Ditmar Award - Best Professional Achievement (won by Clarion South committee)
Courier-Mail Book of the Year Award (won by Sonya Hartnett, The Silver Donkey)
Bram Stoker Award, Short Story ("Singing My Sister Down")(won by Nancy Etchemendy, "Nimitseahpah")
Theodore Sturgeon Award, Short Story ("Singing My Sister Down")(won by Bradley Denton, Christopher Rowe and Robert Reed)
World Fantasy Award, Short Story
World Fantasy Award, Collection

Prizes for Black Juice:

Prize for Young Adult Fiction, Victorian Premier's Literary Awards
Aurealis Award - Best Young Adult Short Story ("Singing My Sister Down")
Aurealis Award - Golden Aurealis, Best Short Story
Ditmar Award - Best Short Story ("Singing My Sister Down")
Ditmar Award - Best Collection

09 August, 2005

...and a spot of colour wouldn't go astray, either.

Here's Sherryl Clark's NSW Premier's Literary Award-winning book for children. It's published by Puffin. In case you haven't been reading the Comments here, Sherryl's got a blog here, which is full of writerly goodness, including all the blood, sweat and determination you could wish for.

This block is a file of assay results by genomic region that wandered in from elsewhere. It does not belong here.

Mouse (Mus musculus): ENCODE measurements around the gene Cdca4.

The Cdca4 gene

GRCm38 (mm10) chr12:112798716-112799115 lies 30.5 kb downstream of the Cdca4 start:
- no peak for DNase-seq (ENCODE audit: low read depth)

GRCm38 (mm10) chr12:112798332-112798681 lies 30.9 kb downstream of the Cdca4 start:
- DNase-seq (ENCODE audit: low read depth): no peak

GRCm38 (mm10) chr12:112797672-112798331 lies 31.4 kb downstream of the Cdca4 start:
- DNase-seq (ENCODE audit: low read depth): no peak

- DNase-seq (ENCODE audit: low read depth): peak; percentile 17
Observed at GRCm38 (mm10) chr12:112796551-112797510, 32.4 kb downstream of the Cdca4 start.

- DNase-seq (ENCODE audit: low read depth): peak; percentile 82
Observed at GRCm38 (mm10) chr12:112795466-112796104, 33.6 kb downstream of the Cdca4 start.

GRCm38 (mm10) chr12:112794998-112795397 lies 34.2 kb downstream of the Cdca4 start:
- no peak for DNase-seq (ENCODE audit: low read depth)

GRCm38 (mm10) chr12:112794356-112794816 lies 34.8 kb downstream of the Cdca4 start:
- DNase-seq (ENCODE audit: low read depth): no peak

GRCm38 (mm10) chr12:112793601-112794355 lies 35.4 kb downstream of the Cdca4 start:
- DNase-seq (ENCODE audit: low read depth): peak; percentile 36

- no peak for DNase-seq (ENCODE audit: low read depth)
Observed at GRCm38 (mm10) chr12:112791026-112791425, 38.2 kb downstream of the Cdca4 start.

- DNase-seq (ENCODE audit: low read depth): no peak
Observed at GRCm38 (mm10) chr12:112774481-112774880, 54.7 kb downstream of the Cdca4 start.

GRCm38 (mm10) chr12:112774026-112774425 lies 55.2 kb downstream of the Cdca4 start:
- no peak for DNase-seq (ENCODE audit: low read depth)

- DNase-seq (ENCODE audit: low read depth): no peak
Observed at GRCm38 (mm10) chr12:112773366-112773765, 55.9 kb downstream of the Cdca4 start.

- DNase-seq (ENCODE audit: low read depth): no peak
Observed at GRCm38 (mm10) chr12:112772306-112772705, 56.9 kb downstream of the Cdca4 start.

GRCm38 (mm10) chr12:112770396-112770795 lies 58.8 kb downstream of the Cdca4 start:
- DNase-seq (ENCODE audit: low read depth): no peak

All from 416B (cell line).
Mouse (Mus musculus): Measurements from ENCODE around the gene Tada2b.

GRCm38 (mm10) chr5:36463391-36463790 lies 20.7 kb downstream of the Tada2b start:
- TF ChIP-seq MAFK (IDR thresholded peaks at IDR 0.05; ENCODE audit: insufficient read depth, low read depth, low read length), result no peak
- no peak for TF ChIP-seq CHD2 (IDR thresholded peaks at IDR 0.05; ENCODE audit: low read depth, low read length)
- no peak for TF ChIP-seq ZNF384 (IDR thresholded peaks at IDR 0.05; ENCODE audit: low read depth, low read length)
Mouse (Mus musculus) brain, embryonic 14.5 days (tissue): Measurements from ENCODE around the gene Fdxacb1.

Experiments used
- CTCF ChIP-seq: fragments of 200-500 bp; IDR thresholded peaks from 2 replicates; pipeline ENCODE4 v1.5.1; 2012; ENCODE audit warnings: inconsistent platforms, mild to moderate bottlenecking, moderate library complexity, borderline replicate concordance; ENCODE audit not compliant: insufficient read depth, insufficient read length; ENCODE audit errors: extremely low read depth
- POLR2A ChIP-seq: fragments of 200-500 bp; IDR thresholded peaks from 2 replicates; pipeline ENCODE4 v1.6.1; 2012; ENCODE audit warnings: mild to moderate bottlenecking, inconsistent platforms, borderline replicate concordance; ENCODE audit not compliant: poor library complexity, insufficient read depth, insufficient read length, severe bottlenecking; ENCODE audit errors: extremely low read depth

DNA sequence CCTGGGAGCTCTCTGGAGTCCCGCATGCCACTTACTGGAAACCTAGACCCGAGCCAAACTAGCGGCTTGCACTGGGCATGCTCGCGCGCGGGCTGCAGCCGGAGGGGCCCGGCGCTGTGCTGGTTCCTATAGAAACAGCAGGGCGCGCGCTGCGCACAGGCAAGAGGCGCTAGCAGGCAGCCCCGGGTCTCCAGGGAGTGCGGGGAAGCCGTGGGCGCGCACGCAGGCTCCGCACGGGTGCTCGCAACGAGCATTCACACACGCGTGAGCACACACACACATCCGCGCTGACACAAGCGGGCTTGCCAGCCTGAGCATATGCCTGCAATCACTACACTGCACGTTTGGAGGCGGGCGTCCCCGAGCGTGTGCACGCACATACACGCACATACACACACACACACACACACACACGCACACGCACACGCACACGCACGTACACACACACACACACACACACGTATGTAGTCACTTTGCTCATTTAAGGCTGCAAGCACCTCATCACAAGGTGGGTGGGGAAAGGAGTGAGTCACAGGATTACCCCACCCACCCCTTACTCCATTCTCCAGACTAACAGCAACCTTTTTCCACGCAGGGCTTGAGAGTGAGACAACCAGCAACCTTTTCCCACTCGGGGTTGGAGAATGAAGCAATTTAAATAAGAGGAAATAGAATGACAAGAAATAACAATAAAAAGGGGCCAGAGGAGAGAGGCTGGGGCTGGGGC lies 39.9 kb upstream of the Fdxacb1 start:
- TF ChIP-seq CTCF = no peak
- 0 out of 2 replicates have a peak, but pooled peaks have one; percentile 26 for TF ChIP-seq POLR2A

Because we need another picture...

Here is a photo of my grandmother, Dorothy Marshall, in her teens.

Recent and current reading

Read in preparation for panels:

Candida Baker, The Hidden
Candida Baker, The Powerful Owl
Mandy Sayer, 15 Kinds of Desire
Christos Tsiolkas, Dead Europe (halfway through)
Shane Maloney, Stiff (a few pages into)

Bought but not yet read: Mandy Sayer, Velocity

Also read: Joanne Horniman, Secret Scribbled Notebooks

Bought at Byron:

Isobelle Carmody, Little Fur
Nike Bourke, The True Green of Hope
Maria Tumarkin, Traumascapes: the power and fate of places transformed by tragedy
Clive Hamilton and Richard Denniss, Affluenza: when too much is never enough

08 August, 2005

While I was away...

...having my chakras realigned and my colon irrigated (nah, just kidding), Black Juice was nominated for a World Fantasy Award in the Collection category, and the first story, "Singing My Sister Down" was nominated in the Short Fiction category.

I've just driven-and-been-driven for 12.5 hours, so I'll leave it at this until tomorrow.